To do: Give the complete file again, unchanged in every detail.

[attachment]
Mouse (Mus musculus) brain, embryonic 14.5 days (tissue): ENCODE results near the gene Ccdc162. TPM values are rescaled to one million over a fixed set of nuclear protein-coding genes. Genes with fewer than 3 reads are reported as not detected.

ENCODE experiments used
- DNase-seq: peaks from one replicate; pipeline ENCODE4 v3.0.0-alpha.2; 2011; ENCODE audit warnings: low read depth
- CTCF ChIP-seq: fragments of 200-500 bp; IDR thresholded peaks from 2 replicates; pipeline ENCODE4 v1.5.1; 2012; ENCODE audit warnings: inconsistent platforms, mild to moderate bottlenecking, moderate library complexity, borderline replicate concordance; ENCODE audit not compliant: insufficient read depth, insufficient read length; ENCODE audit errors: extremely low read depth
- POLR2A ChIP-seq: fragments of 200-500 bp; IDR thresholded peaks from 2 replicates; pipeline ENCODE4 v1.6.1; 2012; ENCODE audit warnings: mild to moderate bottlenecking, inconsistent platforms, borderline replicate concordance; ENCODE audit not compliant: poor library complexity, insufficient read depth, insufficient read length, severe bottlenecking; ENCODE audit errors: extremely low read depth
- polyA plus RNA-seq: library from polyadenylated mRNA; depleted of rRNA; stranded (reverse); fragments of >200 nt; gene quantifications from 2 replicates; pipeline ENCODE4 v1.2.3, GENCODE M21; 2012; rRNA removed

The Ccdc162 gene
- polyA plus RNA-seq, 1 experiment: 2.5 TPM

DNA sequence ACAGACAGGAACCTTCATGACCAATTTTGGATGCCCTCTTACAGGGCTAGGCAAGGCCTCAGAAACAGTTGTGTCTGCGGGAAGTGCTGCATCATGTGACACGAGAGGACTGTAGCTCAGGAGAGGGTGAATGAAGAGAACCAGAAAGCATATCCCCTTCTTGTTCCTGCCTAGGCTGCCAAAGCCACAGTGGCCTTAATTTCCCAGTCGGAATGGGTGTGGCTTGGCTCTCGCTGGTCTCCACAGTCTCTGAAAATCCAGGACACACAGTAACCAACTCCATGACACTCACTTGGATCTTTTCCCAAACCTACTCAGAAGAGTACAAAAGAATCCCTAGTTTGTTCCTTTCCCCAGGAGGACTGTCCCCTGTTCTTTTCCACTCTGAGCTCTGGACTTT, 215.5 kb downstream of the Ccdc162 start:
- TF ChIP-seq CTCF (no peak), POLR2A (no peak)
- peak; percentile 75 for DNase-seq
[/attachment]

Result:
Mouse (Mus musculus) brain, embryonic 14.5 days (tissue): ENCODE results near the gene Ccdc162. TPM values are rescaled to one million over a fixed set of nuclear protein-coding genes. Genes with fewer than 3 reads are reported as not detected.

ENCODE experiments used
- DNase-seq: peaks from one replicate; pipeline ENCODE4 v3.0.0-alpha.2; 2011; ENCODE audit warnings: low read depth
- CTCF ChIP-seq: fragments of 200-500 bp; IDR thresholded peaks from 2 replicates; pipeline ENCODE4 v1.5.1; 2012; ENCODE audit warnings: inconsistent platforms, mild to moderate bottlenecking, moderate library complexity, borderline replicate concordance; ENCODE audit not compliant: insufficient read depth, insufficient read length; ENCODE audit errors: extremely low read depth
- POLR2A ChIP-seq: fragments of 200-500 bp; IDR thresholded peaks from 2 replicates; pipeline ENCODE4 v1.6.1; 2012; ENCODE audit warnings: mild to moderate bottlenecking, inconsistent platforms, borderline replicate concordance; ENCODE audit not compliant: poor library complexity, insufficient read depth, insufficient read length, severe bottlenecking; ENCODE audit errors: extremely low read depth
- polyA plus RNA-seq: library from polyadenylated mRNA; depleted of rRNA; stranded (reverse); fragments of >200 nt; gene quantifications from 2 replicates; pipeline ENCODE4 v1.2.3, GENCODE M21; 2012; rRNA removed

The Ccdc162 gene
- polyA plus RNA-seq, 1 experiment: 2.5 TPM

DNA sequence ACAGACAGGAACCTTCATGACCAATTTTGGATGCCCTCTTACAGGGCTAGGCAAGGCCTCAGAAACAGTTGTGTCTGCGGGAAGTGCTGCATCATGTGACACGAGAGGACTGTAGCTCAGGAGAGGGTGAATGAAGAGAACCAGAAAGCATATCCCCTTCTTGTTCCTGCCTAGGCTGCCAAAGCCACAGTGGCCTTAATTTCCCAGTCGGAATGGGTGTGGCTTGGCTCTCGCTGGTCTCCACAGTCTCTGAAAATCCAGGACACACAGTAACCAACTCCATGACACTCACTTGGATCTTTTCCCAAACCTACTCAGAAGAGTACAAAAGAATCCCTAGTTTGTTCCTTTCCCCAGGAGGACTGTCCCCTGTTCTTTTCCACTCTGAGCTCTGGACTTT, 215.5 kb downstream of the Ccdc162 start:
- TF ChIP-seq CTCF (no peak), POLR2A (no peak)
- peak; percentile 75 for DNase-seq